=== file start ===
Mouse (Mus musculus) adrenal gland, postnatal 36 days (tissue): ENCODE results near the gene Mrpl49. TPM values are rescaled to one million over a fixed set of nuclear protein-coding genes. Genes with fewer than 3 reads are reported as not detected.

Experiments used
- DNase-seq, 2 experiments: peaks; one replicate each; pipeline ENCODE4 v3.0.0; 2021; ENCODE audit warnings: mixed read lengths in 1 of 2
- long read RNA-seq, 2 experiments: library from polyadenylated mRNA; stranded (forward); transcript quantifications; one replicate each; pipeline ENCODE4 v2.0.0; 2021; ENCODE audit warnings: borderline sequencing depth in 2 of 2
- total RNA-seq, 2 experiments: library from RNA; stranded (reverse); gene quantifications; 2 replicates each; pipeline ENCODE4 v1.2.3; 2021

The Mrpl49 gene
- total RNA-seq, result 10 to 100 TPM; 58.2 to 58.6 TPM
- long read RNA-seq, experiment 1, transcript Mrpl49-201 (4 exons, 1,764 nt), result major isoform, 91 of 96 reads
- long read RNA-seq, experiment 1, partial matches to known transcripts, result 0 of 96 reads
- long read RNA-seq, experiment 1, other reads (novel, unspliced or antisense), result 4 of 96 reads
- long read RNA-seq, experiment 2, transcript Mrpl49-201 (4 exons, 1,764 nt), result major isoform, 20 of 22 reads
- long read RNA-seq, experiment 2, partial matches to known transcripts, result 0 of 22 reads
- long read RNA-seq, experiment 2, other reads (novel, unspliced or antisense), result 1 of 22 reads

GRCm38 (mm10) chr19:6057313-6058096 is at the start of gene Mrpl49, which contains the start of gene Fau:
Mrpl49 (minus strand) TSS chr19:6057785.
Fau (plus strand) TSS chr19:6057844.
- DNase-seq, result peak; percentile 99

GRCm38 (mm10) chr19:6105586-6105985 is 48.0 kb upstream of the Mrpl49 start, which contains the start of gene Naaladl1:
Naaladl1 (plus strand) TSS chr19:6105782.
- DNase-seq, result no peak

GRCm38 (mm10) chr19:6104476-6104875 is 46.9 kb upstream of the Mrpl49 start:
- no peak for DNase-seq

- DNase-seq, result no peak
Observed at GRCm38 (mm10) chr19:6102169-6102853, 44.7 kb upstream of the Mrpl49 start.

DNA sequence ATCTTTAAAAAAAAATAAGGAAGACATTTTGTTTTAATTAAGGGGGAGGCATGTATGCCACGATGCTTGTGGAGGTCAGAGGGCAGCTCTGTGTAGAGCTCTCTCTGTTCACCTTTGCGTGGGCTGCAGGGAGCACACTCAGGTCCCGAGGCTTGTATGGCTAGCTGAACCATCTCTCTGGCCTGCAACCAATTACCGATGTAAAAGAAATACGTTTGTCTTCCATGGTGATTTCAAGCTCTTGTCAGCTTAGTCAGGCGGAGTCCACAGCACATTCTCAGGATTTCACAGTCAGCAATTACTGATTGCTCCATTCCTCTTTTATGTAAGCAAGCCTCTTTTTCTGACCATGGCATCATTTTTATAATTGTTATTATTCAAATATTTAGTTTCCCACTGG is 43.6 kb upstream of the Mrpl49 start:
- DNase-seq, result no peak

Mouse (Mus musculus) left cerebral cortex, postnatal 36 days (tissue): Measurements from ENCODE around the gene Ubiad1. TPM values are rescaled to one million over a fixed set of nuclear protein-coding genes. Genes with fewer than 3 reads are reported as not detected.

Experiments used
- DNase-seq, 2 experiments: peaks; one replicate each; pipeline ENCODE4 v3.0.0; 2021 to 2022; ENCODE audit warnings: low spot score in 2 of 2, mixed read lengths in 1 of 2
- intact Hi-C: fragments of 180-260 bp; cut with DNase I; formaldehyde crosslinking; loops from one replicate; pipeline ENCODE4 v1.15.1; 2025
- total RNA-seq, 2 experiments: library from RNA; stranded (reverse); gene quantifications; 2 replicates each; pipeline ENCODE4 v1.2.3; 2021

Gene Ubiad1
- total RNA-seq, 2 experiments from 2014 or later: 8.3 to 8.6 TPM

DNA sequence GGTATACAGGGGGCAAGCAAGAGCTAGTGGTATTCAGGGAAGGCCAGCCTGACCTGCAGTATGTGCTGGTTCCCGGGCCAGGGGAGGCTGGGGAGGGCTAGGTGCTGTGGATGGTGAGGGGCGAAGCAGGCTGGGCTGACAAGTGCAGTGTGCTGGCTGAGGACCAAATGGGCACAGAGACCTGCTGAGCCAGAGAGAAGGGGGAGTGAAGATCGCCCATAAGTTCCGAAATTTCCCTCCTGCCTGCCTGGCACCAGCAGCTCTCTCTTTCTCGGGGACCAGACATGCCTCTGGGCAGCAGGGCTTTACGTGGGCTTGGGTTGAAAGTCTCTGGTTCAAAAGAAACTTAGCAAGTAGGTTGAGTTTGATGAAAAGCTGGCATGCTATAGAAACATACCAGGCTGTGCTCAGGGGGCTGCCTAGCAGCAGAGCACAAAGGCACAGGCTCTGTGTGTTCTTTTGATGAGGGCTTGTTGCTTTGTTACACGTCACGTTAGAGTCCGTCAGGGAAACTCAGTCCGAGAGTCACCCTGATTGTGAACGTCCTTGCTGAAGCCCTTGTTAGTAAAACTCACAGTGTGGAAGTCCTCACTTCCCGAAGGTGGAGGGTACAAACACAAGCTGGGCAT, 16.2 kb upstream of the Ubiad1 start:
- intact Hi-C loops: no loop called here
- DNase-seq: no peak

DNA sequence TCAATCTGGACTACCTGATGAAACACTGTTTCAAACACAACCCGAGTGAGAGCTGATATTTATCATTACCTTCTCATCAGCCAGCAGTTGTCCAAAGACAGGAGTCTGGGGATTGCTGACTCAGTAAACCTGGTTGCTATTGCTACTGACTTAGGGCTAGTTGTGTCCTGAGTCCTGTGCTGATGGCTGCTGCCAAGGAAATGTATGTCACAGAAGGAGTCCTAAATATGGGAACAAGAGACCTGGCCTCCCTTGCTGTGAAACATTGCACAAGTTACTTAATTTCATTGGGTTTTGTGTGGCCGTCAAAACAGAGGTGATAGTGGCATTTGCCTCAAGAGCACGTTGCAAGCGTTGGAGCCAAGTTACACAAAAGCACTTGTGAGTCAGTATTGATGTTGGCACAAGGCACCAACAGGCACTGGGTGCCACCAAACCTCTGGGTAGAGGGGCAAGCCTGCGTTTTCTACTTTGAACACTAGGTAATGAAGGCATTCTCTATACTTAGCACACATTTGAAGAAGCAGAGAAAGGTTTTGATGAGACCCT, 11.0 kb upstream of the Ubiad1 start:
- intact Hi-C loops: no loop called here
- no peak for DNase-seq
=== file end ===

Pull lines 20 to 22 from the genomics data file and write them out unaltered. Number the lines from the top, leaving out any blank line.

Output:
- DNase-seq, result no peak

GRCm38 (mm10) chr19:6104476-6104875 is 46.9 kb upstream of the Mrpl49 start:
- no peak for DNase-seq